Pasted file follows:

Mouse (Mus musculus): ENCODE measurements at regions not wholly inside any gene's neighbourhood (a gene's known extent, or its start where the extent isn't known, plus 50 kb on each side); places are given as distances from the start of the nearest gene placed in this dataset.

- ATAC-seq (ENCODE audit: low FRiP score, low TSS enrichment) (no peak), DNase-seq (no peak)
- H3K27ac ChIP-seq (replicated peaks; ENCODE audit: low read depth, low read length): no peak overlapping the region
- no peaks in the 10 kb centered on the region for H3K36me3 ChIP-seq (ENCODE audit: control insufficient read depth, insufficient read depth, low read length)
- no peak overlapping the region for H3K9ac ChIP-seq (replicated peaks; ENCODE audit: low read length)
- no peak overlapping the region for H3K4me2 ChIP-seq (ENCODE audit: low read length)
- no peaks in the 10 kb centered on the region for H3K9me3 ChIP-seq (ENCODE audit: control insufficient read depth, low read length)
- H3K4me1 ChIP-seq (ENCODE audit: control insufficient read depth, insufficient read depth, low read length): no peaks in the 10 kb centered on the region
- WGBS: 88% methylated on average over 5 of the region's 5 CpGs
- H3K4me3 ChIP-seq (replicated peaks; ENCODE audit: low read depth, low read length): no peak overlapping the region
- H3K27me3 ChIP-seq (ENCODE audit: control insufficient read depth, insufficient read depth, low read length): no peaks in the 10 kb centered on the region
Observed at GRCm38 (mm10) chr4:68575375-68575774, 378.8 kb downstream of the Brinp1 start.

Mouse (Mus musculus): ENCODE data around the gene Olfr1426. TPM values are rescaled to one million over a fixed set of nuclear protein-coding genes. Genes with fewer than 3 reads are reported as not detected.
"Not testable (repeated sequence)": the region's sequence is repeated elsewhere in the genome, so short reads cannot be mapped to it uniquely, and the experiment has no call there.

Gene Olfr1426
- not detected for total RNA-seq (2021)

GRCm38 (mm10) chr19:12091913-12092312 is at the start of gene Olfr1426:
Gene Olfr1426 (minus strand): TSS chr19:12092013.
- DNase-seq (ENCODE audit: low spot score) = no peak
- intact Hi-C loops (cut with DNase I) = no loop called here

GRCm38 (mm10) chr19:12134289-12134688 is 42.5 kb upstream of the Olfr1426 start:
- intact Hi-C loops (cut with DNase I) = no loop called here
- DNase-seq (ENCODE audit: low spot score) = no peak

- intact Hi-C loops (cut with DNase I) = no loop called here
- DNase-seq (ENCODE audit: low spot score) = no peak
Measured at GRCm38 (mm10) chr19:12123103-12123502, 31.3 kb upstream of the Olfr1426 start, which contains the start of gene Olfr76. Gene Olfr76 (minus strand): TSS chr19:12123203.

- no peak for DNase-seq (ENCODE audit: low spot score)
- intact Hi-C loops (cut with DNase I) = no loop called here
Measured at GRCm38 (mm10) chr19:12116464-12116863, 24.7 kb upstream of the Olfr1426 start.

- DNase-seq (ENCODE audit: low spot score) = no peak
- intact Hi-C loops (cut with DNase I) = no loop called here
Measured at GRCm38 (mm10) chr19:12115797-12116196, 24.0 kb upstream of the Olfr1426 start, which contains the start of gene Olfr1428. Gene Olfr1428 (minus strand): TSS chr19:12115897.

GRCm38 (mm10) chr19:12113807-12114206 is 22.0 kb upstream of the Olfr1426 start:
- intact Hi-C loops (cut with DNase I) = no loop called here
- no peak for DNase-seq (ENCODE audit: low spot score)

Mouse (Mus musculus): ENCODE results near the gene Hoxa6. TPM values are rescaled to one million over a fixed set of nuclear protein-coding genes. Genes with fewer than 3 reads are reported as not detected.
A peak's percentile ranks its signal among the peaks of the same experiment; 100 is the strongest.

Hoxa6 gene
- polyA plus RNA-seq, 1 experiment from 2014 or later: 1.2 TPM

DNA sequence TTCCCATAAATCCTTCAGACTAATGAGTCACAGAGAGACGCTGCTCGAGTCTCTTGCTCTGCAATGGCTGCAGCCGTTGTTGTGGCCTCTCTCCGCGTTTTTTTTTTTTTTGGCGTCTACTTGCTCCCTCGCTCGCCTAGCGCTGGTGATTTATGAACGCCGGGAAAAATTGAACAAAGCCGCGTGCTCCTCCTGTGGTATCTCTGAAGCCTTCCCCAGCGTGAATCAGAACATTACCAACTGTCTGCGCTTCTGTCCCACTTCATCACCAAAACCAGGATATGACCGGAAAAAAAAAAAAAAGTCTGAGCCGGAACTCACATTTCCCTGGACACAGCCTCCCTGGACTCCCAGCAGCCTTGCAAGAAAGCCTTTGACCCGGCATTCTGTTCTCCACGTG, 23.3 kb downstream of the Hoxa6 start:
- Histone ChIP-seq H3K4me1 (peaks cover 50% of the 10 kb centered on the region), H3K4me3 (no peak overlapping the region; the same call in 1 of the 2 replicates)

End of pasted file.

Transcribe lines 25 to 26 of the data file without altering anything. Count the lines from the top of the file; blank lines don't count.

- DNase-seq (ENCODE audit: low spot score) = no peak
Measured at GRCm38 (mm10) chr19:12123103-12123502, 31.3 kb upstream of the Olfr1426 start, which contains the start of gene Olfr76. Gene Olfr76 (minus strand): TSS chr19:12123203.